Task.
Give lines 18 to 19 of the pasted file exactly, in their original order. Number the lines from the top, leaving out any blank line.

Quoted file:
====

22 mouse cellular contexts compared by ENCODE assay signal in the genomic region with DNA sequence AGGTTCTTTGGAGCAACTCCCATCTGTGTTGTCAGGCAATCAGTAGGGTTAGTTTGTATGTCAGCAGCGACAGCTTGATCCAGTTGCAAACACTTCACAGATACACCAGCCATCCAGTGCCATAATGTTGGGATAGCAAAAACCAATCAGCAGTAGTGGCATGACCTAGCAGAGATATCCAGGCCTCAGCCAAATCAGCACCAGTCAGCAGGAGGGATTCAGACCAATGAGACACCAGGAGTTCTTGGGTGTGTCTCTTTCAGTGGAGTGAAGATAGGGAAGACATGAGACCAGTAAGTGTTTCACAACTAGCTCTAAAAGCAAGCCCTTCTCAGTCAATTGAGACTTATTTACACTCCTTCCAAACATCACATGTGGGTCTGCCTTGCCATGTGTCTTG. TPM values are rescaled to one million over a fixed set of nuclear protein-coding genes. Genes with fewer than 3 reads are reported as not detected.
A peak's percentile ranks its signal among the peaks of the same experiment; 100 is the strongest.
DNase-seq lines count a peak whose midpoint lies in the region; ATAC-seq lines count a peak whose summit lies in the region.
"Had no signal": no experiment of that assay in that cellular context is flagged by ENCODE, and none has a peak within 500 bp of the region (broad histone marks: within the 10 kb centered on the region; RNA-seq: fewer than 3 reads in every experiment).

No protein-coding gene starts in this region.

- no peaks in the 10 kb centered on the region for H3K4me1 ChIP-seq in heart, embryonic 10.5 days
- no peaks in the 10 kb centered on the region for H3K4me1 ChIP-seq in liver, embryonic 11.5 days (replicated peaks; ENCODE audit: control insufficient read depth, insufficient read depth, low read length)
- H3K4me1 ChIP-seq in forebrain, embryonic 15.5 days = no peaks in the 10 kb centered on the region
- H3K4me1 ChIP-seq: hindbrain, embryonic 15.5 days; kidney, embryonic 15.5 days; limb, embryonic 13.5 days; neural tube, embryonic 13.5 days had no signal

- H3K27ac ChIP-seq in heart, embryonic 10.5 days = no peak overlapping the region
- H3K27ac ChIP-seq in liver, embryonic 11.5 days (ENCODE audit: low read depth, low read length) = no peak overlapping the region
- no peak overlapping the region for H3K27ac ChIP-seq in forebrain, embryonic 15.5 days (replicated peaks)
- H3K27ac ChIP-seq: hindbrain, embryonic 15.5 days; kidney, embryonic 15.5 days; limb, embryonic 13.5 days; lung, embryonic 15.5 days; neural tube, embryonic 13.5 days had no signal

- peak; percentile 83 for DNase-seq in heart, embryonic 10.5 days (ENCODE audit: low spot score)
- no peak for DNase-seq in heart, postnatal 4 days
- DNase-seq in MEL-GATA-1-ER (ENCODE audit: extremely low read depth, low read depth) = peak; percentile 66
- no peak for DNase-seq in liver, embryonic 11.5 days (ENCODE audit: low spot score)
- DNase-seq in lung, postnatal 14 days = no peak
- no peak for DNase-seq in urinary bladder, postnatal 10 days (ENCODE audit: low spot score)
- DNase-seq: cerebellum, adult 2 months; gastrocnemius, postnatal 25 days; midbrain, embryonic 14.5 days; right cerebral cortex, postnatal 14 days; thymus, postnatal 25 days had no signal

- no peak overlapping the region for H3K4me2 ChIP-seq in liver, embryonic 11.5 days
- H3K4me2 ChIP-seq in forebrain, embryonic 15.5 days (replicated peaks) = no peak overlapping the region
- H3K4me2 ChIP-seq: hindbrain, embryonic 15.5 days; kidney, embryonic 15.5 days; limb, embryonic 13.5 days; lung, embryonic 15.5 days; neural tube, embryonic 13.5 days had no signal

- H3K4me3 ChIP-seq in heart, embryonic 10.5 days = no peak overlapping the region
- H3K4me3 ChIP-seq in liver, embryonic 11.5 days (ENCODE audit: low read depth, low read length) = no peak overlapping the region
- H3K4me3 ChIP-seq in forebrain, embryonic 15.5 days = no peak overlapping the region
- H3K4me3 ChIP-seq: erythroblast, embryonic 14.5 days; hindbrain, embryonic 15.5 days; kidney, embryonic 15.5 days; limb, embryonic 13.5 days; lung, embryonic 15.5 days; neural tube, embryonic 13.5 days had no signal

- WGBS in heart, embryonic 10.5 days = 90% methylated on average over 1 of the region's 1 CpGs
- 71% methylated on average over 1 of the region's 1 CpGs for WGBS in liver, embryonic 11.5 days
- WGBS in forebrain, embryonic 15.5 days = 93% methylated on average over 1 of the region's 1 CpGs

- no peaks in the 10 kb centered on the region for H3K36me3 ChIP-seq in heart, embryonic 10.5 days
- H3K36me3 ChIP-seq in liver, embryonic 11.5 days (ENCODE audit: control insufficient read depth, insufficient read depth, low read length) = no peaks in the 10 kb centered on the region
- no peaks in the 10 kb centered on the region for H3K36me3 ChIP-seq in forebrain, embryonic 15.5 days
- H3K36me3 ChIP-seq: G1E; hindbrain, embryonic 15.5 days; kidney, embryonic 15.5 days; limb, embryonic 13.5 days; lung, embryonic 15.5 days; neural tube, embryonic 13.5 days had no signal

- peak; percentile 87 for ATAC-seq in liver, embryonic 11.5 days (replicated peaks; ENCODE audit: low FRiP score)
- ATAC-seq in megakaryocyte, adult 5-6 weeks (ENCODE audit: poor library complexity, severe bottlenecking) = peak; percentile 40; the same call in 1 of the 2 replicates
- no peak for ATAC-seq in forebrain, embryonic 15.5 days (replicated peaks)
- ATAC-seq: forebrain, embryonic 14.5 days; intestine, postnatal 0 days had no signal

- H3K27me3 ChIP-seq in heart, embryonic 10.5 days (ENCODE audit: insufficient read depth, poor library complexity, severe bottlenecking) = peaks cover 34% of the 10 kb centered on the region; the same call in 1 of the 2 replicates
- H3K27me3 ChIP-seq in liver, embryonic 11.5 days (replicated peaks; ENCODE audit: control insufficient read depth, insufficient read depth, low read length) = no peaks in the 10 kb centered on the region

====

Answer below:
- DNase-seq in lung, postnatal 14 days = no peak
- no peak for DNase-seq in urinary bladder, postnatal 10 days (ENCODE audit: low spot score)